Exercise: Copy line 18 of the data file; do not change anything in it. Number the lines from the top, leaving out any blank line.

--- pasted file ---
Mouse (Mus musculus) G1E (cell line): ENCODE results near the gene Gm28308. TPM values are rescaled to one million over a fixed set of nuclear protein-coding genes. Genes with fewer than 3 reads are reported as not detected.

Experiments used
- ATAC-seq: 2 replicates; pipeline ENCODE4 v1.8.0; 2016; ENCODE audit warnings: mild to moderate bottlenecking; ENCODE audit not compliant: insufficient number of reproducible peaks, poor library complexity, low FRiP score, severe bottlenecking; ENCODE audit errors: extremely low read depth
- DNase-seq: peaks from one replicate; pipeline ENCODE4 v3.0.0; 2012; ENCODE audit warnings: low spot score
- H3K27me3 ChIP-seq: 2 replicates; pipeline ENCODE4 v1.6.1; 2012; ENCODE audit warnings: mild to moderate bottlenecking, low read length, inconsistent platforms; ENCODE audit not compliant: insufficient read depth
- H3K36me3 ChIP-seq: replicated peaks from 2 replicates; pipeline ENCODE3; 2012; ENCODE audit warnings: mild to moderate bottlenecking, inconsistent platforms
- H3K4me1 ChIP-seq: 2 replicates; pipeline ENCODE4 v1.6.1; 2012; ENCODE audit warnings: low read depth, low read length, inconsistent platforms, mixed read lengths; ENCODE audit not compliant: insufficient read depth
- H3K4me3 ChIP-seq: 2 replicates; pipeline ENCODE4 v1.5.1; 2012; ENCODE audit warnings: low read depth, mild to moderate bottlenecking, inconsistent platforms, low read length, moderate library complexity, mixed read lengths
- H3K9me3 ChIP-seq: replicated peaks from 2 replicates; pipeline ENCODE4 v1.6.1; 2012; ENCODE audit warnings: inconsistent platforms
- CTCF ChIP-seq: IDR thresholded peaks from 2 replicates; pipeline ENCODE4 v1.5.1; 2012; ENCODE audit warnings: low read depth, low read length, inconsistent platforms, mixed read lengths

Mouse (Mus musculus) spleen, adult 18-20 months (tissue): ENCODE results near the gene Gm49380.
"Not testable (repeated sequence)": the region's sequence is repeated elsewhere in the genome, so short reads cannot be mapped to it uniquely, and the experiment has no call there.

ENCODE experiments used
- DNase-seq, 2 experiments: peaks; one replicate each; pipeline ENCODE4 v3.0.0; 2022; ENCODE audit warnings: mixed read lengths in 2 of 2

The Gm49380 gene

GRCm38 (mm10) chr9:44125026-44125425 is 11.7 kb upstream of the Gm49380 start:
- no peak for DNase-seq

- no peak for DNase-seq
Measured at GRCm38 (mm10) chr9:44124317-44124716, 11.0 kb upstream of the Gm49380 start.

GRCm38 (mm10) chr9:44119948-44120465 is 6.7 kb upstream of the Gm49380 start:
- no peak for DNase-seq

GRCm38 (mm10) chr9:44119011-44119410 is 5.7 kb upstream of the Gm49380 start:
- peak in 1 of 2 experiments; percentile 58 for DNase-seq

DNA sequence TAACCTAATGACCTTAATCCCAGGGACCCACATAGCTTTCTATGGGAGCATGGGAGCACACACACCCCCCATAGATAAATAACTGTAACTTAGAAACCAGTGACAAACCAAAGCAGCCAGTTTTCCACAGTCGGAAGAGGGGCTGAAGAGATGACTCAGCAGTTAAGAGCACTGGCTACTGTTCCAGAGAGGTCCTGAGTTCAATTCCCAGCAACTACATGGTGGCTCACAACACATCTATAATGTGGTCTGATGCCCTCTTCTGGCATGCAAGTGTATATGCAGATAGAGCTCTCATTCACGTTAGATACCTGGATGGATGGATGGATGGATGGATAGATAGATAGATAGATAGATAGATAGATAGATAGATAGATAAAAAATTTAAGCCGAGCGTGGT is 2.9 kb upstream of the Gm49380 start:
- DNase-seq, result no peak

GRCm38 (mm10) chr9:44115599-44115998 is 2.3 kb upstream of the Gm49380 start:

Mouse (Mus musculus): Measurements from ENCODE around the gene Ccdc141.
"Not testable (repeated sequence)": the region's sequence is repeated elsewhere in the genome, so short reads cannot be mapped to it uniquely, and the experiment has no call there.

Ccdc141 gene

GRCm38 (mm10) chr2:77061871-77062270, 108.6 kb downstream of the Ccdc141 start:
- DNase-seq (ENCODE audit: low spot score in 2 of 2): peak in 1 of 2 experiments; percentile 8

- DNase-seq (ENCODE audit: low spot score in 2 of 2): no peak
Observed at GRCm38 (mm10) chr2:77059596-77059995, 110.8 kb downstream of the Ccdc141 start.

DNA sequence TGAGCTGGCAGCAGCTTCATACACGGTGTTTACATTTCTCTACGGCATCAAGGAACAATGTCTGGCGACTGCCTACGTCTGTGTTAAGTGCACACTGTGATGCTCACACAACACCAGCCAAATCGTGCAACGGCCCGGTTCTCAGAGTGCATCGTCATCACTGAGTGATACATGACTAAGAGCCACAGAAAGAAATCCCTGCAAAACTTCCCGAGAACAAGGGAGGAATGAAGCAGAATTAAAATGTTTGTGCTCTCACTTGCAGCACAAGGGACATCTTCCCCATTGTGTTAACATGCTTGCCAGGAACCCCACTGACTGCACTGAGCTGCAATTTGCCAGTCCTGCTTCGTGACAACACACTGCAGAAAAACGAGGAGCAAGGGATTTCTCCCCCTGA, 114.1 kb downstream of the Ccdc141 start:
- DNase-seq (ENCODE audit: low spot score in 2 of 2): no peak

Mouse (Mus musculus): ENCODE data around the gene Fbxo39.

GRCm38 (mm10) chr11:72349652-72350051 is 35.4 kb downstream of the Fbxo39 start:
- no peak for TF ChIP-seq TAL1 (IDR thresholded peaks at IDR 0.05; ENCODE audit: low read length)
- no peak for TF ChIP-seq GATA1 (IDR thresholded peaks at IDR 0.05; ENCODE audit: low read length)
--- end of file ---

- no peak for DNase-seq